I don’t know where this idea came from, but it seems like a lot of people have the idea that the point of student ministry is to babysit a bunch of teenagers, make sure they don’t commit any really bad sins, and teach them a bunch of apologetics so they don’t leave the faith when they go to college. Thus, lots of students ministries keep their students busy with safe fun stuff, have parent teacher conferences, and fill their heads with lots of knowledge.
If that’s student ministry, count me out.
The fundamental problem with treating student ministry that way is that you treat Holy Spirit empowered saints like out of control animals instead of productive parts of the Body of Christ. They aren’t a target which we merely minister to. As Spirit empowered saints, they NEED to be serving along side the rest of the Body. They aren’t a weight on the back of the church. They are important piece of the church.
1 Corinthians 12
12 The body is a unit, though it is made up of many parts; and though all its parts are many, they form one body. So it is with Christ. 15If the foot should say, “Because I am not a hand, I do not belong to the body,” it would not for that reason cease to be part of the body. …27 Now you are the body of Christ, and each one of you is a part of it.
Teenagers may be weird, often gross, and unrefined, but they are still a part of the Body of Christ. Their youthfulness and dumb behavior doesn’t cause them to cease to be part of the body. Each of the them (assuming they’re believers) serve a vital role in the Body.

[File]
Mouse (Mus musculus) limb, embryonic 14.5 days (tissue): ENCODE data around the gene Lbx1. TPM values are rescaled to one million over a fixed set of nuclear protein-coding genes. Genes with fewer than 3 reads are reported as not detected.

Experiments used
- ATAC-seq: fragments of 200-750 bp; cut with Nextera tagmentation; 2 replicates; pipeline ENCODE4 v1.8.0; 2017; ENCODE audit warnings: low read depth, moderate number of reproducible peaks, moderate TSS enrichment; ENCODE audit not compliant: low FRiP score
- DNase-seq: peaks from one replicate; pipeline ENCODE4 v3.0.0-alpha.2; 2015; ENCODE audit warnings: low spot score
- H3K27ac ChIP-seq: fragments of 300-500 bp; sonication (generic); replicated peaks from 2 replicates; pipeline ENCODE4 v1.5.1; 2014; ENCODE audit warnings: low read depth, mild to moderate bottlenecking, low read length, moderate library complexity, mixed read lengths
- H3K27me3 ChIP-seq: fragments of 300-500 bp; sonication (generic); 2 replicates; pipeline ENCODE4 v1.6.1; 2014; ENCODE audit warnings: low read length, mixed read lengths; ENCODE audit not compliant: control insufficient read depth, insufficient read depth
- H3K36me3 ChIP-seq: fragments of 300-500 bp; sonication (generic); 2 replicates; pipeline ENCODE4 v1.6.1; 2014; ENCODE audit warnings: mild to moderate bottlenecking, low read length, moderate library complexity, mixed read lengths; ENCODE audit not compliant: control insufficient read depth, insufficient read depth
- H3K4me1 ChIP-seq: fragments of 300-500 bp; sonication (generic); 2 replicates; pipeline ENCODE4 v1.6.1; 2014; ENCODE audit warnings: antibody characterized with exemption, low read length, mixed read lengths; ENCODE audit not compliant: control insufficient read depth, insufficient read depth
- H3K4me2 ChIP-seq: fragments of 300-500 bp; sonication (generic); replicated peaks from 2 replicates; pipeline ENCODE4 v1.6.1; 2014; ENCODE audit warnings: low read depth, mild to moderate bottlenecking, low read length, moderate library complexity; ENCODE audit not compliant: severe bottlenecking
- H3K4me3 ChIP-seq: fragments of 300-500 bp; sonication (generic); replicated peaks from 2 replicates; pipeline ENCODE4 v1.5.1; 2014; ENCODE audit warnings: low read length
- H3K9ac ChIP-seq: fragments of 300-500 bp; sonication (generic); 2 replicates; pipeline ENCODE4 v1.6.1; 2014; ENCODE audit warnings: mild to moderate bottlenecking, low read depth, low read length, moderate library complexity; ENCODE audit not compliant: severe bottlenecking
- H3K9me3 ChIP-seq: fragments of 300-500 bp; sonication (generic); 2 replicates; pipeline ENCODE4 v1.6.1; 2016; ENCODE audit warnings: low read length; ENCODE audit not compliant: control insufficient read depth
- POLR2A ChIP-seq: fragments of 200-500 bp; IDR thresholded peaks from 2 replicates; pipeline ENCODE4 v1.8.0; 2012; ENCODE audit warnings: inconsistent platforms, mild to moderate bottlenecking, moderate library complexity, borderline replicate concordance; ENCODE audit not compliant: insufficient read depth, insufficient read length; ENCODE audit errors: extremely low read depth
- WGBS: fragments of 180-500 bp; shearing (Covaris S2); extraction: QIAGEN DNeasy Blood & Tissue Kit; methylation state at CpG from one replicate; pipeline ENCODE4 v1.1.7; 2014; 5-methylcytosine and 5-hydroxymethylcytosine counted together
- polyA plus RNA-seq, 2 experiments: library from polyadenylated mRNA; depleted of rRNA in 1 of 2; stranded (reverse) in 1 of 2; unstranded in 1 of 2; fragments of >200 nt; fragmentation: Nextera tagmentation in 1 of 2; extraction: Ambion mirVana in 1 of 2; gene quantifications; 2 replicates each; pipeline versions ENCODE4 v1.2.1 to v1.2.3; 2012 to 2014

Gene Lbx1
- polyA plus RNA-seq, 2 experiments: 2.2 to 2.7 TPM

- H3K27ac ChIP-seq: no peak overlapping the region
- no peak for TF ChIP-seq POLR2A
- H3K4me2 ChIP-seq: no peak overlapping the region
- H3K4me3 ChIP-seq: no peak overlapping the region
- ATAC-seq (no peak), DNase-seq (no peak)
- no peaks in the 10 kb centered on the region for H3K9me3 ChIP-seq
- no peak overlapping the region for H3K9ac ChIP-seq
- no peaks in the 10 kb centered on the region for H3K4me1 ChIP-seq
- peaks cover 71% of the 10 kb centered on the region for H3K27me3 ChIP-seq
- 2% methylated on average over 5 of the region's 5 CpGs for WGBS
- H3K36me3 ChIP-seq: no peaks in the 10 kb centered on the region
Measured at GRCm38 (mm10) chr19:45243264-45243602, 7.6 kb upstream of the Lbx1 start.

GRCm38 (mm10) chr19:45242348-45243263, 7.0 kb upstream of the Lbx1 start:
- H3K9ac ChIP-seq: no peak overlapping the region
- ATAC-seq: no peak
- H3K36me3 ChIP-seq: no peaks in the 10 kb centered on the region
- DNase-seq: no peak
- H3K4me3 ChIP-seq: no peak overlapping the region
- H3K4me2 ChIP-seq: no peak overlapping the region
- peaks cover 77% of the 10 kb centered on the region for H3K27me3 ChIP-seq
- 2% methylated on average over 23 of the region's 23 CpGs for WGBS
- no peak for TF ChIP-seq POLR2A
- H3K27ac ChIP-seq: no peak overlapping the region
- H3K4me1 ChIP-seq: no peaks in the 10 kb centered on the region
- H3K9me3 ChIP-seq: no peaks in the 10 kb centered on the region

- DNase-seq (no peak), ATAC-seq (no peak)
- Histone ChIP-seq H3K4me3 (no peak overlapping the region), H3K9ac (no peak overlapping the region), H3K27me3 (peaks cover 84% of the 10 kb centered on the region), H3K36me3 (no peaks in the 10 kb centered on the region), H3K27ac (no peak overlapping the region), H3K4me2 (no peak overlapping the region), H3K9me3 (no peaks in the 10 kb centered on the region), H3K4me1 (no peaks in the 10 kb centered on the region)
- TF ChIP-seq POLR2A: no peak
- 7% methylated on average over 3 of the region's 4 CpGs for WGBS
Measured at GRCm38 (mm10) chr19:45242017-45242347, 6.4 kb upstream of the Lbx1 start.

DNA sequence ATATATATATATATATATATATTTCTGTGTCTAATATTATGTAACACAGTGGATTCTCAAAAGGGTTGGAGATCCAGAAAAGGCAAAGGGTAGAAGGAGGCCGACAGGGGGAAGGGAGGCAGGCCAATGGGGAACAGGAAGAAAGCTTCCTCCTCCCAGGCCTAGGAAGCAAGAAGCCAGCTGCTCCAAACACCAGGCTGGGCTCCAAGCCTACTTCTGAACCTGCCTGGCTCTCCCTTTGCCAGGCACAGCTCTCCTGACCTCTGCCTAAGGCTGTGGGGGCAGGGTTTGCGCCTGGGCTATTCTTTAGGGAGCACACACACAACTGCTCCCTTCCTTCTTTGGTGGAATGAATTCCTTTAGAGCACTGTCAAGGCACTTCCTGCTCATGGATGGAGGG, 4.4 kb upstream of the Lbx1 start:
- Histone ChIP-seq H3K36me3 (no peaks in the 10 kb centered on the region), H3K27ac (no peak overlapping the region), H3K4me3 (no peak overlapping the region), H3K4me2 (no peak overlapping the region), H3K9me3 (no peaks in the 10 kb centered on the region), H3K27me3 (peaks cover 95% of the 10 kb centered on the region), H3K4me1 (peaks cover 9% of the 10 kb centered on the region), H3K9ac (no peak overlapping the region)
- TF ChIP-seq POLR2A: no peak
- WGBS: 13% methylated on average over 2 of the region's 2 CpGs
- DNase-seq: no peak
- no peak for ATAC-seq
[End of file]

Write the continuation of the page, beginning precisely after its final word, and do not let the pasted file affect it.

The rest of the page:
Really, they should be some of our most prized works. They have tons of energy, fresh ideas, and free time. I need workers like that.
I recently visited Elevation Church while on vacation. As my wife and I walked towards the meeting area, we were assaulted (her word not mine) by dozens of greeters who were telling me where to go. We got three personal, “Welcome to Elevation Church” comments before sitting down. Two of those comments came from teenage greeters. While we waited for the service to begin, I was looking around and saw so many teenagers I briefly thought we might have gone into the wrong room (I’m not kidding). Eventually things evened out. During the service, Steven Furtick asked all the volunteers to stand up. At that moment over half of the teenagers stood up (including the kid next to me with a mohawk. They were serving in the exact same capacity as the adults, and they were excited to do it.